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Buck Owens

With his unmistakable honky-tonk sound and 15 No. 1 hits in a row, Buck Owens owned country music.

A decade before Waylon and Willie and the boys became revered as "outlaws" for shunning Nashville and basing their careers in Texas, Buck Owens changed country music and became its biggest star from a flat little oil town called Bakersfield, Calif.

He was a rebel without a dark side -- a polite, law-abiding, hard-working family man who invested his earnings prudently, stayed away from drugs and drink, preferred working with musicians who did the same and spent 17 years hamming it up as the co-host of the corniest show on TV, "Hee Haw." But he was a rebel nonetheless, insisting on playing his own music, his own way, with his own band and in his own town at a time when country singers were supposed to go to Music City and sing over sweet, canned backing tracks laid down by session players and string sections. They named the hard, guitar-driven honky-tonk sound that purists still call "real" country after his town, but the Bakersfield Sound is the sound of Buck Owens.

He was born Alvin Edgar Owens Jr. outside Sherman, Texas, on Aug. 12, 1929, the son of sharecroppers. The house had dirt floors and no electricity. The family had a mule named Buck, and at 3 Alvin announced that he was going to be called Buck too, and so he was. Like so many others, the family packed up a car and trailer and headed west in 1937 to escape the Dust Bowl. "It was like 'The Grapes of Wrath,'" Owens said, "except that we didn't make it to California." The trailer hitch broke in Phoenix, so the Owenses settled in nearby Mesa. Buck, a big, strong boy, quit school at 13 to go to work in the fields and hauling produce. "That was where my dream began to take hold," he recalled years later, "of not havin' to pick cotton and potatoes, and not havin' to be uncomfortable, too hot or too cold." Christmas that year brought his first musical instrument -- a mandolin, which he taught himself to play. Over the next few years, if a local band needed a player, Buck taught himself how to play the instrument: steel guitar, sax, harmonica. The work ethic and perfectionism he would later be famous for were already in place. He was 16 when he figured out the guitar.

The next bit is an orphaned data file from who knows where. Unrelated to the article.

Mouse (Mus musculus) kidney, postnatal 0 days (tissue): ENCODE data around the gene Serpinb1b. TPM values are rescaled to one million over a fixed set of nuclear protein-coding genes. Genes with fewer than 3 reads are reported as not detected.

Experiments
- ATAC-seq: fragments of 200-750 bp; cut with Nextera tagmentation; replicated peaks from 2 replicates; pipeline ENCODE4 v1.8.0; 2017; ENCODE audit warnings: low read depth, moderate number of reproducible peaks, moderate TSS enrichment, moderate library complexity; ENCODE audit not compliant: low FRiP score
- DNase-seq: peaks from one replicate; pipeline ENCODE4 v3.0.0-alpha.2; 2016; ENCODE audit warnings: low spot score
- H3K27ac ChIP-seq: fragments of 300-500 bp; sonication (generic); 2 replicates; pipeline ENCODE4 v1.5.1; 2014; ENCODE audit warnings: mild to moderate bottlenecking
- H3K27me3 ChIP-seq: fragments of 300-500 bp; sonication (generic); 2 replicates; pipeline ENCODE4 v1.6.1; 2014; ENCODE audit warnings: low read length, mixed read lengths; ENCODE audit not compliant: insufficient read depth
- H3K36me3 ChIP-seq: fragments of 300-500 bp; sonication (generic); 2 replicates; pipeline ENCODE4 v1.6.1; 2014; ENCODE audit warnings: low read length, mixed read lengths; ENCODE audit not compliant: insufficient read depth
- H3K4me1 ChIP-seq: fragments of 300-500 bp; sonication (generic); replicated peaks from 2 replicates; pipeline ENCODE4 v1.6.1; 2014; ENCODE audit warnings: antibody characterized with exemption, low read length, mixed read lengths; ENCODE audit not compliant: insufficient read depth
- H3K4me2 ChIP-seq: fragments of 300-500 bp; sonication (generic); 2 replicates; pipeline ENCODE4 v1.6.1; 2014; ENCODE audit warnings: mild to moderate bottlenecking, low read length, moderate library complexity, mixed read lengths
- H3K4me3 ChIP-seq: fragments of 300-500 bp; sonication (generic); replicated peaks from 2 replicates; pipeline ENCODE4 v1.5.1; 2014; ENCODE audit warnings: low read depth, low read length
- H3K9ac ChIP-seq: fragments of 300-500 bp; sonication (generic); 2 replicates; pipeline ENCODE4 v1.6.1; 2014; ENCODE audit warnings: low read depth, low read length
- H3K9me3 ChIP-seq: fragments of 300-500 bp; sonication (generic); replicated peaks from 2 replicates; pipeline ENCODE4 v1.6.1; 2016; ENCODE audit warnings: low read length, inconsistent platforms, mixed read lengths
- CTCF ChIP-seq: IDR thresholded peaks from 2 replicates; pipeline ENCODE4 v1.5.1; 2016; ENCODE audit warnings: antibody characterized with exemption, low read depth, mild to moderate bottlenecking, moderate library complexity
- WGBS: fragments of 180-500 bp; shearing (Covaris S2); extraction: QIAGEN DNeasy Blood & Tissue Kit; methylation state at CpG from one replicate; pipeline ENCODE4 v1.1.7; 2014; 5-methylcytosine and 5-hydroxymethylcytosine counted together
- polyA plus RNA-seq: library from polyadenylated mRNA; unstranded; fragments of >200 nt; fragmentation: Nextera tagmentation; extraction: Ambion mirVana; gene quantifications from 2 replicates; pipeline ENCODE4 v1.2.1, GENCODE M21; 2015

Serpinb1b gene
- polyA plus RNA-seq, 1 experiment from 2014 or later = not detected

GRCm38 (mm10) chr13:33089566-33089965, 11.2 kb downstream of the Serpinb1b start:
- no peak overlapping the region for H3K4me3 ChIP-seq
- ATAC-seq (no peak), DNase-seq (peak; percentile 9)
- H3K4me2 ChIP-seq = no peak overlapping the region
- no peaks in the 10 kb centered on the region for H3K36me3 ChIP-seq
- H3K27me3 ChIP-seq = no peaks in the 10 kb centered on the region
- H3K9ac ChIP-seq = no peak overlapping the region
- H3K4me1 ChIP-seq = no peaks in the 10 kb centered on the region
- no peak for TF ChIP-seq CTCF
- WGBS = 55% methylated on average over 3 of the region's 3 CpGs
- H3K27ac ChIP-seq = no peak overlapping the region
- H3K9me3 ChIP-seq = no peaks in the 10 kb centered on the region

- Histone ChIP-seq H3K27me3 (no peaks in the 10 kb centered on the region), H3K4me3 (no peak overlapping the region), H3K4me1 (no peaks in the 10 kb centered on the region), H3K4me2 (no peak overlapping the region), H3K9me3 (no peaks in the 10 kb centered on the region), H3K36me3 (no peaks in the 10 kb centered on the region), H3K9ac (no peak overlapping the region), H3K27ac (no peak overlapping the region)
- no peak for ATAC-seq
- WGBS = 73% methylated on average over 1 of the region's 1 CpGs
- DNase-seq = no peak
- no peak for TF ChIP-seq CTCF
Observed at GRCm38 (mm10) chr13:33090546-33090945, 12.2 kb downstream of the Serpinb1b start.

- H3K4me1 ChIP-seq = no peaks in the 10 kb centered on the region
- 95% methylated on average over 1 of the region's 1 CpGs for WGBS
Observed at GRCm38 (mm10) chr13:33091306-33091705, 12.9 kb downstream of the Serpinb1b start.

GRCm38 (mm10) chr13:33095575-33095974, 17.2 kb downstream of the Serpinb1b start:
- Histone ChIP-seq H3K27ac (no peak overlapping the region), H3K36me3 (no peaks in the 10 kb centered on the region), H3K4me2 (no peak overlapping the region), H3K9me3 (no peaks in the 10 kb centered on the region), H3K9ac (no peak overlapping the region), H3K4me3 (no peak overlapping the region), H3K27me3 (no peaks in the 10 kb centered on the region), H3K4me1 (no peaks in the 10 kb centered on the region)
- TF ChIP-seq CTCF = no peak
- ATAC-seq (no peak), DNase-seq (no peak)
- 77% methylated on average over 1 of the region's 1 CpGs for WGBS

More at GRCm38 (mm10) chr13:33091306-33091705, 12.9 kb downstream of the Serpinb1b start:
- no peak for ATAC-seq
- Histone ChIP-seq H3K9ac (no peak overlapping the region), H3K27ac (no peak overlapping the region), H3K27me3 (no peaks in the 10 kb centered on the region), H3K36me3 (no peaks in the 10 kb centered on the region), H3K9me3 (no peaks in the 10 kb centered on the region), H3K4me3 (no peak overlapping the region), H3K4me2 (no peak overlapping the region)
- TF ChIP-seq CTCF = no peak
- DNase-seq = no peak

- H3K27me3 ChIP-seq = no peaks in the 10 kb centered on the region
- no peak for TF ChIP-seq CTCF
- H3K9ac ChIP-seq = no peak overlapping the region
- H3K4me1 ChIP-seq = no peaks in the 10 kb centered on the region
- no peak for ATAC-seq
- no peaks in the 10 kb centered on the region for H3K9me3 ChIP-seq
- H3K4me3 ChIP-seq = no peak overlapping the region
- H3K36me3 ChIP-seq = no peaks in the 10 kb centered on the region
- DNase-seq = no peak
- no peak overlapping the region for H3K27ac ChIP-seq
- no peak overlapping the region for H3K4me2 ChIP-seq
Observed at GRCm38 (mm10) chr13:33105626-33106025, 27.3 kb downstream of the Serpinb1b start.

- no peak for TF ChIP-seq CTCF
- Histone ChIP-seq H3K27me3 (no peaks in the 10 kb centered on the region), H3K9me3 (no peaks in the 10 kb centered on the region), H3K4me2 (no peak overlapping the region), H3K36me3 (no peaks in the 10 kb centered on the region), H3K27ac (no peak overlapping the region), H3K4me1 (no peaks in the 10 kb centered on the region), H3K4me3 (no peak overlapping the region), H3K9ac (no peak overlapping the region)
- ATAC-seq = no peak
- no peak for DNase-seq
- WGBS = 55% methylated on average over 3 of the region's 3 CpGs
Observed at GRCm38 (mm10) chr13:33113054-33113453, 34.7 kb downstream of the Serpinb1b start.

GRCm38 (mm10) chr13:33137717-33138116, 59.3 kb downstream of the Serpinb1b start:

In 1945 Owens hooked up with another guitar player named Theryl Ray Britten for a local radio show called "Buck and Britt." He also started playing pedal steel for the wonderfully named Mac's Skillet Lickers, who had a singer named Bonnie Campbell, who soon became Bonnie Owens.

Around this time Buck began driving a produce truck between Mesa and California's Central Valley. He was impressed by Bakersfield, a booming farm and oil town. The hard-drinking oil workers made for a thriving honky-tonk scene, and a pair of musician uncles who lived in Bakersfield told Buck he could make a living there playing music. So in 1950 Buck, all of 20, moved his wife and two young sons to California.

He went to work as the guitar player for a house band, first at a place called the Corral and then, for seven years, at a joint called the Blackboard. The goal was to get the rough crowd to dance. The result was a musical education: "We played rhumbas, we played sambas, we played tangos, we played polkas. Whatever the crowd wanted to hear."

They also, eventually, began to play some rock 'n' roll. Early in his time at the Blackboard, Owens switched to a newfangled instrument -- a solid-body electric guitar called a Fender Telecaster, whose bright, twangy sound was better suited to the louder style coming into fashion than the old hollow-body electrics. Developing a distinctive, string-bending playing style, Owens earned a reputation as one of the best pickers around, and he was able to supplement his $12.50-a-night income by driving two hours over the hills to Hollywood for session work at Capitol Records -- three hours of playing for more than $40. He played behind Tennessee Ernie Ford, Sonny James, Wanda Jackson, Del Reeves, Tommy Sands, Faron Young and Gene Vincent, among others. His best gig was playing guitar for a singer named Tommy Collins, whose "If You Ain't Lovin' You Ain't Livin'" would be a hit for Buck years later. Collins' "You Better Not Do That" was a No. 2 country hit in 1953. He toured with Collins for a while, even backing him at the Grand Ole Opry, but returned to his steady job at the Blackboard.

In the mid-'50s Owens recorded some sides for the small Pep label, including a rockabilly number called "Hot Dog" that he released under the name Corky Jones so as not to put off the country audience. These went nowhere, but they, along with his reputation as a picker, helped him land a contract with Capitol in 1957. Capitol A&R; man Ken Nelson had been reluctant to sign Owens, who he thought lacked vocal style. But Columbia Records began sniffing around, so Nelson signed him just so Columbia couldn't. Two early singles fizzled, and Owens, divorced, remarried, a father again and pushing 30, figured he'd had his shot. Rock 'n' roll had pushed country aside, and the Bakersfield honky-tonk scene was drying up. "I just didn't seem to be getting anywhere," he said. Offered a chance to buy a one-third interest in a radio station in Puyallup, Wash., he took it, moved his family north in 1958 and became a jack-of-all-radio-trades.

N E X T_ P A G E .|. Buck Owens' right-hand man


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